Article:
Back in the bad old days every phone company had a proprietary interface and often different interfaces for different phones in their product line. These days, however, almost every phone uses a USB interface, as do many other devices. Unfortunately, implementing a USB interface is not as simple as it is to implement a standard serial interface. Some of the newer PIC chips have USB support built in but they still require a software library to fully implement an interface. A simple solution, that allows us to use the serial interface built into most PIC chips, is to use a cheap USB to TTL converter module.
USB Converter Module
The pictures shown here are typical of the USB to TTL modules available. This particular one uses the CP2102 chip from Silicon Labs. I bought one on ebay for less than $4 (shipped from a US supplier) and that included a 5-wire jumper cable. If you want to wait for shipping from China they can be purchased for even less. Just plug it in and Windows Update should find a driver and assign a COM port.
To do a basic test of the module you can short the TXD pin to the RXD pin, plug it into a USB port, and fire up your favorite terminal program. I used Tera Term and set it up as shown in the screen shots above. The module will just wrap around whatever text you type.
Even though we don’t need a PIC to test the USB module, the diagram above and the supporting software are provided as a learning exercise and building block. As you can see, the USB transmit output (TXD) goes to the receive (RX) input of the PIC and the USB receive input (RXD) goes to the transmit (TX) output of the PIC. In effect the PIC is acting like the short circuit between the TXD and the RXD terminals we used in the previous step. This is the same thing we did with a Bluetooth module in Episode 4.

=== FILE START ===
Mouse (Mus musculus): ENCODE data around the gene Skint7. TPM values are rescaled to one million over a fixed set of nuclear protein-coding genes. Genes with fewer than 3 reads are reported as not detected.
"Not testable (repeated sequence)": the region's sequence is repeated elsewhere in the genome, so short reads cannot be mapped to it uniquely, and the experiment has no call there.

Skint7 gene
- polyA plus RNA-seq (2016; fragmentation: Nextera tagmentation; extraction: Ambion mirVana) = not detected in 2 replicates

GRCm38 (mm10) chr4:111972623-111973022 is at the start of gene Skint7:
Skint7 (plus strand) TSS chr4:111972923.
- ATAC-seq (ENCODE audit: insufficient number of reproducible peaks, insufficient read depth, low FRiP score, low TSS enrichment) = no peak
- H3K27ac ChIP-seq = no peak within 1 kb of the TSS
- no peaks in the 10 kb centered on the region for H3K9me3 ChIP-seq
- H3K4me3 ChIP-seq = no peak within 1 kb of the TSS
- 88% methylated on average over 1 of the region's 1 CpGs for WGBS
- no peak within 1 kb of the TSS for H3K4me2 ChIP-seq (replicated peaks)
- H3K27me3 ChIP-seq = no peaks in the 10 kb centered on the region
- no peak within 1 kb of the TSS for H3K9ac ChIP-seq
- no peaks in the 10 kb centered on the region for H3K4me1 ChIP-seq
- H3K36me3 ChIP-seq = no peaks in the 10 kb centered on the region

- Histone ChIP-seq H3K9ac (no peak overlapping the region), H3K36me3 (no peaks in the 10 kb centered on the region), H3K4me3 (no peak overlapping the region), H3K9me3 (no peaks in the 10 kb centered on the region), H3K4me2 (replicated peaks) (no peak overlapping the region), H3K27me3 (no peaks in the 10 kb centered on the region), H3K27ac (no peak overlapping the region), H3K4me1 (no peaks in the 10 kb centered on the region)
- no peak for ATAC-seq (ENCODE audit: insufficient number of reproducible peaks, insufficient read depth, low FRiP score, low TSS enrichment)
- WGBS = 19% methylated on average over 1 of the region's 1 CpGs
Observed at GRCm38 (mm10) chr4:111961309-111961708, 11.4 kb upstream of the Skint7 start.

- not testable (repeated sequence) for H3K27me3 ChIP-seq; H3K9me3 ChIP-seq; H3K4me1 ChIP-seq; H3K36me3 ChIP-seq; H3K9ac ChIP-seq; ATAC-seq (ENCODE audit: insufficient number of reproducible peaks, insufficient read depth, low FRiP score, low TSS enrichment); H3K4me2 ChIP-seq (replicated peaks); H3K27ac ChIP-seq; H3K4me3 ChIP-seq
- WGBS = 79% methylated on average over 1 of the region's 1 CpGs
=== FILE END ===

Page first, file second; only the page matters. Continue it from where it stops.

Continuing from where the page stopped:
The software link is listed below. While it is targeted for the 16F688, it is easily ported to other versions of the PIC. Just make sure that you choose one that has the asynchronous serial port capability. You will also need to change the line that identifies the PIC version (LIST=) and the INCLUDE file but those are intuitive changes. The __CONFIG line may also need tweaking just because one or two of the labels used are spelled differently in some of the INCLUDE files.
The software is really pretty simple because we just check for data input from the USB and then send it right back out to the USB. In order to get the maximum baud rate we set the internal oscillator for 8-MHz. Init_Serial configures the port for 115.2 kbaud and enables both the receiver and transmitter for asynchronous operation. Main_Loop just polls the receiver interrupt flag which gets set after receipt of a byte. If the flag is set then the data handler is called to read the byte and then check to see if the transmit buffer is available. If so, then it copies the received byte into the transmit buffer for output. In reality, the data is loaded into the transmit register and the PIC automatically loads it into the output shift register when it becomes available. The transmit interrupt flag will be set if the transmit register is empty, even if the transmit shift register is not empty. In this simple application we poll both the receive and the transmit interrupt flags instead of actually enabling them to interrupt the software. If we had a lot more stuff going on, like time intensive processing of the data, we would want to set up actual interrupt handlers. The Overflow routine is an error handler just in case we get more data bits received before we can read the register and clear the interrupt flag.
As you can see in the picture, I wired mine up on a small prototyping board just to test it out. Power for the PIC is supplied by the USB port. Again I used Tera Term but this time I had to reconfigure the serial port baud rate to 115.2 kbaud. That’s it for this post. Check out my other electronics projects.